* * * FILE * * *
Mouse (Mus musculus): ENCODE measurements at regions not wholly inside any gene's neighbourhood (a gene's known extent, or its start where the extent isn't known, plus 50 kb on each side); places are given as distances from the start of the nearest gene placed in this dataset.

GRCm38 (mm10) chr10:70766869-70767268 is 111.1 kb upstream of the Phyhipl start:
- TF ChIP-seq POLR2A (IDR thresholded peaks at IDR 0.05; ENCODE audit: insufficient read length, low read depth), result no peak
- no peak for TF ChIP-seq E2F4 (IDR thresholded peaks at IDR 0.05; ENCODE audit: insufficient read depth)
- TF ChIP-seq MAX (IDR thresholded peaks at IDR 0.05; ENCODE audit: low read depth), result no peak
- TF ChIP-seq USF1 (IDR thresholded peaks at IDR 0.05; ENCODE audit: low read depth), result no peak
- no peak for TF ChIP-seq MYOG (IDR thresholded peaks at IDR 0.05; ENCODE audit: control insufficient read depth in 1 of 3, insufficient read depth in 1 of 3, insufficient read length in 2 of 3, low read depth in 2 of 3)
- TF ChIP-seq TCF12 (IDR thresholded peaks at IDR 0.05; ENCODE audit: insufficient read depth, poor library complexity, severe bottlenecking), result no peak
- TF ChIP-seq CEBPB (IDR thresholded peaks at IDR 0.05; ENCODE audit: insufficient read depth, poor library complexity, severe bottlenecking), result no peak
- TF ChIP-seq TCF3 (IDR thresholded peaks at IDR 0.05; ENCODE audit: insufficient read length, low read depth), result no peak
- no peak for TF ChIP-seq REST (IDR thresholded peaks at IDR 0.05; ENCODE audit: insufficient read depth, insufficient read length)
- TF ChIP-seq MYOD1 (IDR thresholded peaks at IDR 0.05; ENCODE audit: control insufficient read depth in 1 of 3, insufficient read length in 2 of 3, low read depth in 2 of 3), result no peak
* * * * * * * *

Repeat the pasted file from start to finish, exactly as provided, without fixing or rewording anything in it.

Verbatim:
Mouse (Mus musculus): ENCODE measurements at regions not wholly inside any gene's neighbourhood (a gene's known extent, or its start where the extent isn't known, plus 50 kb on each side); places are given as distances from the start of the nearest gene placed in this dataset.

GRCm38 (mm10) chr10:70766869-70767268 is 111.1 kb upstream of the Phyhipl start:
- TF ChIP-seq POLR2A (IDR thresholded peaks at IDR 0.05; ENCODE audit: insufficient read length, low read depth), result no peak
- no peak for TF ChIP-seq E2F4 (IDR thresholded peaks at IDR 0.05; ENCODE audit: insufficient read depth)
- TF ChIP-seq MAX (IDR thresholded peaks at IDR 0.05; ENCODE audit: low read depth), result no peak
- TF ChIP-seq USF1 (IDR thresholded peaks at IDR 0.05; ENCODE audit: low read depth), result no peak
- no peak for TF ChIP-seq MYOG (IDR thresholded peaks at IDR 0.05; ENCODE audit: control insufficient read depth in 1 of 3, insufficient read depth in 1 of 3, insufficient read length in 2 of 3, low read depth in 2 of 3)
- TF ChIP-seq TCF12 (IDR thresholded peaks at IDR 0.05; ENCODE audit: insufficient read depth, poor library complexity, severe bottlenecking), result no peak
- TF ChIP-seq CEBPB (IDR thresholded peaks at IDR 0.05; ENCODE audit: insufficient read depth, poor library complexity, severe bottlenecking), result no peak
- TF ChIP-seq TCF3 (IDR thresholded peaks at IDR 0.05; ENCODE audit: insufficient read length, low read depth), result no peak
- no peak for TF ChIP-seq REST (IDR thresholded peaks at IDR 0.05; ENCODE audit: insufficient read depth, insufficient read length)
- TF ChIP-seq MYOD1 (IDR thresholded peaks at IDR 0.05; ENCODE audit: control insufficient read depth in 1 of 3, insufficient read length in 2 of 3, low read depth in 2 of 3), result no peak